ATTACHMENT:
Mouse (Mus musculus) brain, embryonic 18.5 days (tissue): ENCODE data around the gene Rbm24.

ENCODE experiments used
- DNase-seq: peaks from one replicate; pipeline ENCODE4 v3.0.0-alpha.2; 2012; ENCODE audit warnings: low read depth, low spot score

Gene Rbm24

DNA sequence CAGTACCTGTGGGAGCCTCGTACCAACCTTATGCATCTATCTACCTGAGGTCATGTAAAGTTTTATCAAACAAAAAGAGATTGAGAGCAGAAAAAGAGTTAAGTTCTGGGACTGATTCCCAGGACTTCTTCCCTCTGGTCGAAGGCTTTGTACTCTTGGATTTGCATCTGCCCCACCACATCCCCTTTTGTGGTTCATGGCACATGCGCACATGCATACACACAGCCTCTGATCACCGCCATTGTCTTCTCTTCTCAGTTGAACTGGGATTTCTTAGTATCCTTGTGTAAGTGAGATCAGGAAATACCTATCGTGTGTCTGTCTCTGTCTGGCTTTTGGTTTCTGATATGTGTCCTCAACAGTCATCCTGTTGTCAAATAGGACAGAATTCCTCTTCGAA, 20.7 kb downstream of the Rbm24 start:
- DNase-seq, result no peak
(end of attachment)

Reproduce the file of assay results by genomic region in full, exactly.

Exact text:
Mouse (Mus musculus) brain, embryonic 18.5 days (tissue): ENCODE data around the gene Rbm24.

ENCODE experiments used
- DNase-seq: peaks from one replicate; pipeline ENCODE4 v3.0.0-alpha.2; 2012; ENCODE audit warnings: low read depth, low spot score

Gene Rbm24

DNA sequence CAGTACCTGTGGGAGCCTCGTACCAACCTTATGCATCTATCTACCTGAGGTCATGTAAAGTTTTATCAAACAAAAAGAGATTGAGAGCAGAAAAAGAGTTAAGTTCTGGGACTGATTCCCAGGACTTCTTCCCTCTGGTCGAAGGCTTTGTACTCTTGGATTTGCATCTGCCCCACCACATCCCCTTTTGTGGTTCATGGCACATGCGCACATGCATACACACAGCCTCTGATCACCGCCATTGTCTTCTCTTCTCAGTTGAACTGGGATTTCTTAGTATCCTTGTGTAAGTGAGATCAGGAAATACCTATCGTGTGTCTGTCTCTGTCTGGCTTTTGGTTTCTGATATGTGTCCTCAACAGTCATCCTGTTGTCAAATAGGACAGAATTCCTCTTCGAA, 20.7 kb downstream of the Rbm24 start:
- DNase-seq, result no peak